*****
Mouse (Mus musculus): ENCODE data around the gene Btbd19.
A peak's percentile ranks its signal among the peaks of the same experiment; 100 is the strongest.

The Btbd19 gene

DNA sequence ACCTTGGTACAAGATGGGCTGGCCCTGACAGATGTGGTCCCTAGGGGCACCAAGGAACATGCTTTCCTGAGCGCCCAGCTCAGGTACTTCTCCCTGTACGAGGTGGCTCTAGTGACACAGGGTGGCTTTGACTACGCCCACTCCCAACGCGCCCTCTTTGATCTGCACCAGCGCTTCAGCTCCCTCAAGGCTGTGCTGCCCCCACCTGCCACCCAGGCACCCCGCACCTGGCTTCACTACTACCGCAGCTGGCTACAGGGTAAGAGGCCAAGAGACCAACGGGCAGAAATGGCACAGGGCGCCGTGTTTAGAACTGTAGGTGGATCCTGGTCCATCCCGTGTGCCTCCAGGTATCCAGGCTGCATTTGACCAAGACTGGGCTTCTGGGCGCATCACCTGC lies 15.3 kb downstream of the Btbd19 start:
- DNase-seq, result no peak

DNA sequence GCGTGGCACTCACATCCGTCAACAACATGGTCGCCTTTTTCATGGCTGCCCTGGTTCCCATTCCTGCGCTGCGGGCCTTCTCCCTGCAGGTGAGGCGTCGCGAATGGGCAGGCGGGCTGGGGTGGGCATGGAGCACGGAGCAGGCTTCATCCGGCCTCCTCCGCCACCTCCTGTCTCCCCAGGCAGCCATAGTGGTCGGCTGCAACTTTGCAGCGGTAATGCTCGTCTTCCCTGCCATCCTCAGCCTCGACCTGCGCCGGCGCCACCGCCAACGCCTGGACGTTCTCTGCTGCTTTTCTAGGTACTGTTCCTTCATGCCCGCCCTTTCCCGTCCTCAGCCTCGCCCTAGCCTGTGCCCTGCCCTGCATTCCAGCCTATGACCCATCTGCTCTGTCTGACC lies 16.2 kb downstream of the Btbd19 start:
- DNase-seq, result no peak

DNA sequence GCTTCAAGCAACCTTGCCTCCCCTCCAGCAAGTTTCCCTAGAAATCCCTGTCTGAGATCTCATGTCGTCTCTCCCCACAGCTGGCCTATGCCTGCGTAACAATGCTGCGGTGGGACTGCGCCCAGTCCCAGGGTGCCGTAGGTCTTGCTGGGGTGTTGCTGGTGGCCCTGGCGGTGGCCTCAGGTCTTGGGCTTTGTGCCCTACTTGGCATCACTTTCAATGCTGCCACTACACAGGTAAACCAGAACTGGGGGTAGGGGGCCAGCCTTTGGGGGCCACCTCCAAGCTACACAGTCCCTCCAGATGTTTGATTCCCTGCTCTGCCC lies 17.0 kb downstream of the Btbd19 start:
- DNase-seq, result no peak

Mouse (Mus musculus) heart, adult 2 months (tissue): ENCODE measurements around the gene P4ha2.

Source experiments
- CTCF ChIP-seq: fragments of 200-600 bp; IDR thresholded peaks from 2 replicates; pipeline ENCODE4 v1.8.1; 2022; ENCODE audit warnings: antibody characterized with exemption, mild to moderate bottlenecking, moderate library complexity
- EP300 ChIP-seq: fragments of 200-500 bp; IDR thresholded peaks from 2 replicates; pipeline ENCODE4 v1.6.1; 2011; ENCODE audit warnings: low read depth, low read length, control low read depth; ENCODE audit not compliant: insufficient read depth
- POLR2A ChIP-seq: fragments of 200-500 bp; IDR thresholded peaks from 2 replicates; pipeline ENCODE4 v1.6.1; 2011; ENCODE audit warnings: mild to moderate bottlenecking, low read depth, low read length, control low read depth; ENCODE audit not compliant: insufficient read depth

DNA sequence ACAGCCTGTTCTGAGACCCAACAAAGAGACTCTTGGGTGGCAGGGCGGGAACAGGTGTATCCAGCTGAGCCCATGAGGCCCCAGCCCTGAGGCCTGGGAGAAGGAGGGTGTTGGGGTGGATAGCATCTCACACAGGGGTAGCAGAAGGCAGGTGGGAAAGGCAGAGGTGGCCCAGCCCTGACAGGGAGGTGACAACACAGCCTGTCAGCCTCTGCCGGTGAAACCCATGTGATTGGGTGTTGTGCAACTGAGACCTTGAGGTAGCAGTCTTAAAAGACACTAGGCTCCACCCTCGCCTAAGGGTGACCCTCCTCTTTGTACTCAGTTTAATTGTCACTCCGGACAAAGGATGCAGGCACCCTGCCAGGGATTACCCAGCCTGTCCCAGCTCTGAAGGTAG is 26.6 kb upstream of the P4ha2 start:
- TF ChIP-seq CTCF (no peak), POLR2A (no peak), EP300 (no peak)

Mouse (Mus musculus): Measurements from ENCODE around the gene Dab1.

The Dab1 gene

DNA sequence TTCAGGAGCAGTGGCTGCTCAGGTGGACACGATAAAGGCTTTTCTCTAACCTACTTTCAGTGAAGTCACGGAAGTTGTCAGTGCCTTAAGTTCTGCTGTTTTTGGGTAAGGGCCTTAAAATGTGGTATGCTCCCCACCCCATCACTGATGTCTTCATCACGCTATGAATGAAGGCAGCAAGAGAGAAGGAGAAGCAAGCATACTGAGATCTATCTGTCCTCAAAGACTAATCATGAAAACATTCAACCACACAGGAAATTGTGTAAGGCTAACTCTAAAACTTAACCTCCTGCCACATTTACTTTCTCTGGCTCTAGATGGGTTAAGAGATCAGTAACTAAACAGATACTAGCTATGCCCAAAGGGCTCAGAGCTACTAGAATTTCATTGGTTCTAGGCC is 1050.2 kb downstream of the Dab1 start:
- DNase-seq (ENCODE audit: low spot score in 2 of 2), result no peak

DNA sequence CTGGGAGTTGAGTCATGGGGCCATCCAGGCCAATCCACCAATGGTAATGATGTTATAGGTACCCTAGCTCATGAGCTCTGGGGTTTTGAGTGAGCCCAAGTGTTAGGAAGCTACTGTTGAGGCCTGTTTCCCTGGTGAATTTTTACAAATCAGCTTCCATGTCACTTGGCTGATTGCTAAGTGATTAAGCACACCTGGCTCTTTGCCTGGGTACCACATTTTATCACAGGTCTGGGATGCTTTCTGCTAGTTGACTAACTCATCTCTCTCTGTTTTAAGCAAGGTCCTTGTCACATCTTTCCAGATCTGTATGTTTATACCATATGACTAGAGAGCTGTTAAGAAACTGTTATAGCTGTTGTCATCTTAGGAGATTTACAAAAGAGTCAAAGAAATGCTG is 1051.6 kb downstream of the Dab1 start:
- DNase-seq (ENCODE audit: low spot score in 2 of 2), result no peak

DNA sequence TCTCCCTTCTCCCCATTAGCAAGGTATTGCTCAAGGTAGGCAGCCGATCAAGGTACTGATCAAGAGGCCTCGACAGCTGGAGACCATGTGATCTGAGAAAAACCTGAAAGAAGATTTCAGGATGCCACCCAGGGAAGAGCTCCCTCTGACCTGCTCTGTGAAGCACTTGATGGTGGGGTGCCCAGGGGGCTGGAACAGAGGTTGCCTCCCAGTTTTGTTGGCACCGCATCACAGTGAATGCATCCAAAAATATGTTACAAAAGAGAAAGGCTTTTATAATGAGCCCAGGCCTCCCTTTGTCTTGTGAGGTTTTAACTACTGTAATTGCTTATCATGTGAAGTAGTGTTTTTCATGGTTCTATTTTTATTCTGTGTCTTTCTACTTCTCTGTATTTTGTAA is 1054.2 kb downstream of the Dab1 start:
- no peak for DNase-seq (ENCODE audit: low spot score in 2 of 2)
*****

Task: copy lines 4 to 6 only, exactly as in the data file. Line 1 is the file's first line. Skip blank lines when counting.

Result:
DNA sequence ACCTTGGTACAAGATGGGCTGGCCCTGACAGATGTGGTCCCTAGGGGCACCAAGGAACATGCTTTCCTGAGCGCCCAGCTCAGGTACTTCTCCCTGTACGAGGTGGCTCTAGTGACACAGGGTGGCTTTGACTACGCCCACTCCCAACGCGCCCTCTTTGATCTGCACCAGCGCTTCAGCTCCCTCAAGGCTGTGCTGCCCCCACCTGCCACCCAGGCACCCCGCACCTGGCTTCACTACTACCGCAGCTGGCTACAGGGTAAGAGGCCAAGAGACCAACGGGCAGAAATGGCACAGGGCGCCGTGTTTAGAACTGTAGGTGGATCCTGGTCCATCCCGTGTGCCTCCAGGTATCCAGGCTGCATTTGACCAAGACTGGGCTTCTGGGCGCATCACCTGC lies 15.3 kb downstream of the Btbd19 start:
- DNase-seq, result no peak

DNA sequence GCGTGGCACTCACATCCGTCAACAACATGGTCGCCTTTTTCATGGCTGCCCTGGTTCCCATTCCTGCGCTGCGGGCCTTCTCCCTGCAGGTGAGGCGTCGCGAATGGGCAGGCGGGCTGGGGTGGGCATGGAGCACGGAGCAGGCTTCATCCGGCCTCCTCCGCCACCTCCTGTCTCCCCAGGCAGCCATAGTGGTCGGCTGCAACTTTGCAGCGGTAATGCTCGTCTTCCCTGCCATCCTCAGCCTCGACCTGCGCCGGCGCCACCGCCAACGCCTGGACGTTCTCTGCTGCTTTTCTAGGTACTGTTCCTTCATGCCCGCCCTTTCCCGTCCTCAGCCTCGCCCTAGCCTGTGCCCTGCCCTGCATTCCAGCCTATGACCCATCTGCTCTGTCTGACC lies 16.2 kb downstream of the Btbd19 start: